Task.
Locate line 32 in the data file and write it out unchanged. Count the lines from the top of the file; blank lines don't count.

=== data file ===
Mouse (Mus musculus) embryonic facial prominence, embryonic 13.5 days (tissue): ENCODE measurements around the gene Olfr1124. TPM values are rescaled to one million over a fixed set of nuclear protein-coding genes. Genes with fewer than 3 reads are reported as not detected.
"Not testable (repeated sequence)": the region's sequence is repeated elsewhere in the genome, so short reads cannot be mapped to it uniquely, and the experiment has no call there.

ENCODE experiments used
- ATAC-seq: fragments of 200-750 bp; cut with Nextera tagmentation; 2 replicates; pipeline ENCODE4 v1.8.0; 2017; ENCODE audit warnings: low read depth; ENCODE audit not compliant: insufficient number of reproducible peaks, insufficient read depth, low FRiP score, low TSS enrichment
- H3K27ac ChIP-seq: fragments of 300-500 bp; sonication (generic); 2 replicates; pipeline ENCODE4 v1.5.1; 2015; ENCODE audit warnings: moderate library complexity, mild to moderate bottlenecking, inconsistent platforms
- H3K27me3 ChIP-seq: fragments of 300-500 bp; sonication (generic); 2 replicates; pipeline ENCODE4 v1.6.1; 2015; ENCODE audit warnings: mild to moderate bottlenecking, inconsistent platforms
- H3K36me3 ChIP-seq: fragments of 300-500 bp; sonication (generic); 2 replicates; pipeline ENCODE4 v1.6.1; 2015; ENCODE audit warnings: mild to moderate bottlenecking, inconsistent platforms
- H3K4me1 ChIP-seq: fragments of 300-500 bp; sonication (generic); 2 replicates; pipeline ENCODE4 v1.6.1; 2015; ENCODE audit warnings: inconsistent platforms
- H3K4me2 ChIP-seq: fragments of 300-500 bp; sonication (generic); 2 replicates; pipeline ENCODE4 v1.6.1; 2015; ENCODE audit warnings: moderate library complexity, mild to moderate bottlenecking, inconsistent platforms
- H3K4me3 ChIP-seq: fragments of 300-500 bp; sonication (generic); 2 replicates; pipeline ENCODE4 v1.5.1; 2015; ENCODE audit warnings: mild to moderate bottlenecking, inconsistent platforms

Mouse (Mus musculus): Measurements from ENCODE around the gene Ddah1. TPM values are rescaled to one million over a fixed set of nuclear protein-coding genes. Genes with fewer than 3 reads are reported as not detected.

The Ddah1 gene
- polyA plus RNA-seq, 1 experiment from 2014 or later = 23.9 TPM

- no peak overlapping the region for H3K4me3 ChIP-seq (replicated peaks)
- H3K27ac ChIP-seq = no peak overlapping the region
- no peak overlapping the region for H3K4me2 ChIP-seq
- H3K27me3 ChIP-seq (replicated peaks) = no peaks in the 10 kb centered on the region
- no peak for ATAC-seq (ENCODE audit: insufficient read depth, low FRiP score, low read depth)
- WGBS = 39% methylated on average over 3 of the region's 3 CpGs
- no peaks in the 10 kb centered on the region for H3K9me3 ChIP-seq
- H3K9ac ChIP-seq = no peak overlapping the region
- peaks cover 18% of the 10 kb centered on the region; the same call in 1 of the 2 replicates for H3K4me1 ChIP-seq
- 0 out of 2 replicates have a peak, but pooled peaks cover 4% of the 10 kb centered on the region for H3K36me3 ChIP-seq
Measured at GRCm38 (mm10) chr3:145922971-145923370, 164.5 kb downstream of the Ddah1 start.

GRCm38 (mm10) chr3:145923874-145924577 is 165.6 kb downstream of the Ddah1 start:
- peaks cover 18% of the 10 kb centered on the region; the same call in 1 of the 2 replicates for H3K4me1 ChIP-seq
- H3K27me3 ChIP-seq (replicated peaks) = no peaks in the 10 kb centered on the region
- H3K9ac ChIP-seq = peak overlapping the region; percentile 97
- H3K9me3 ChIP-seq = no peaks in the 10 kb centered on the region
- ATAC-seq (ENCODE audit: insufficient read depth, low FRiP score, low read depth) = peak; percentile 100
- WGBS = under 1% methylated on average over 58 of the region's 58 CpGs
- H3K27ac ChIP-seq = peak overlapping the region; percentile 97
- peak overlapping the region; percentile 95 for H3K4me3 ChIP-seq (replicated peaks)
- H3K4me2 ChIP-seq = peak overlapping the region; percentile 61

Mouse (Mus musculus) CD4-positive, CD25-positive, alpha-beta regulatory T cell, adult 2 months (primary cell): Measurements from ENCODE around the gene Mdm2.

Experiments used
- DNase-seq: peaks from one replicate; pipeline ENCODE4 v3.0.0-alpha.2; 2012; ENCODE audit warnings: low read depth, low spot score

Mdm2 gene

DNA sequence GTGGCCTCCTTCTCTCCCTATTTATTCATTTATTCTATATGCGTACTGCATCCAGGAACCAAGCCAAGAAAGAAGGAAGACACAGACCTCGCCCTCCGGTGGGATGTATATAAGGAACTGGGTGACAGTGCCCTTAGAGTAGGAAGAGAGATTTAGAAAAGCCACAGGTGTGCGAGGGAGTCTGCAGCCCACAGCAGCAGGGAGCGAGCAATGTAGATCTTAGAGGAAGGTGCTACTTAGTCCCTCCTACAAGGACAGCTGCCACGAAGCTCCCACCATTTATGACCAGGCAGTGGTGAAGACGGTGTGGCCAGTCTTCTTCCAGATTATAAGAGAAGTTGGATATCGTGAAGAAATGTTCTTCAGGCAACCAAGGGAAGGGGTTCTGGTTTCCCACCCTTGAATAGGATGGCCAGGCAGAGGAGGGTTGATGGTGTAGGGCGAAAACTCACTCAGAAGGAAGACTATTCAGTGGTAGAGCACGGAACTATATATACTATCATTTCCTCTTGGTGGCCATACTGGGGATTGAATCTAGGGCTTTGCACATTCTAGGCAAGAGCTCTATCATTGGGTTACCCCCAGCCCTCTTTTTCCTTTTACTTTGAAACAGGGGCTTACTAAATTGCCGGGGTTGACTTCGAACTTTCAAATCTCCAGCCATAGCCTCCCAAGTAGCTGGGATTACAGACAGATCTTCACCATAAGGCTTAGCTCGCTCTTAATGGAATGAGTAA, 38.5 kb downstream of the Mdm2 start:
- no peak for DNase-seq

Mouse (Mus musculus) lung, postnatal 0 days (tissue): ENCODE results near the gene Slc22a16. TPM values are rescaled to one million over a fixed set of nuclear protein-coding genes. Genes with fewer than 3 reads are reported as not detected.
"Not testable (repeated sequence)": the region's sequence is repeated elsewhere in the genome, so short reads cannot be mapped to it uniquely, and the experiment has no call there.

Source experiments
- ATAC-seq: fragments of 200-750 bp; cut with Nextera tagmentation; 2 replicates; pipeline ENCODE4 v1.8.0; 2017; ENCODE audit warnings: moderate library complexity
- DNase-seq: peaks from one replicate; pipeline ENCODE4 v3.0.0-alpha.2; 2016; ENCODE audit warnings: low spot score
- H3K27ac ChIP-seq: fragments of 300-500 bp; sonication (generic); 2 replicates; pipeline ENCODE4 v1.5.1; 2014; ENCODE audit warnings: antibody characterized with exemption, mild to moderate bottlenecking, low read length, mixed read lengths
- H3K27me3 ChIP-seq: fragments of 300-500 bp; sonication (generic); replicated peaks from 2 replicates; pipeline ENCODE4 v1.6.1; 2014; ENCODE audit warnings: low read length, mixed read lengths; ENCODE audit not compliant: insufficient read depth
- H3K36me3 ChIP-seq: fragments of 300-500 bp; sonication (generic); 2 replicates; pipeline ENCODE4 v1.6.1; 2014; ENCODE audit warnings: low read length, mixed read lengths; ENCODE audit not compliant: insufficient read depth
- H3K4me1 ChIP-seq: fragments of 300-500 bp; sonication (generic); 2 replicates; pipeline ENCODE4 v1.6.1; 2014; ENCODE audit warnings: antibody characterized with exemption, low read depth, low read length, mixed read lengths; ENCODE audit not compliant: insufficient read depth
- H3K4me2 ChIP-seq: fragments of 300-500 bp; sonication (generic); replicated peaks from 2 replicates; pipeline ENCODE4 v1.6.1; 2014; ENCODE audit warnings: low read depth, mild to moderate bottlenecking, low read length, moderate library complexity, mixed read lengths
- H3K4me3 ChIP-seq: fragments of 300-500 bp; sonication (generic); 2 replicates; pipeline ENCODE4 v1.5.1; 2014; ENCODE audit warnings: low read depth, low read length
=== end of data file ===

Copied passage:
- H3K27ac ChIP-seq = peak overlapping the region; percentile 97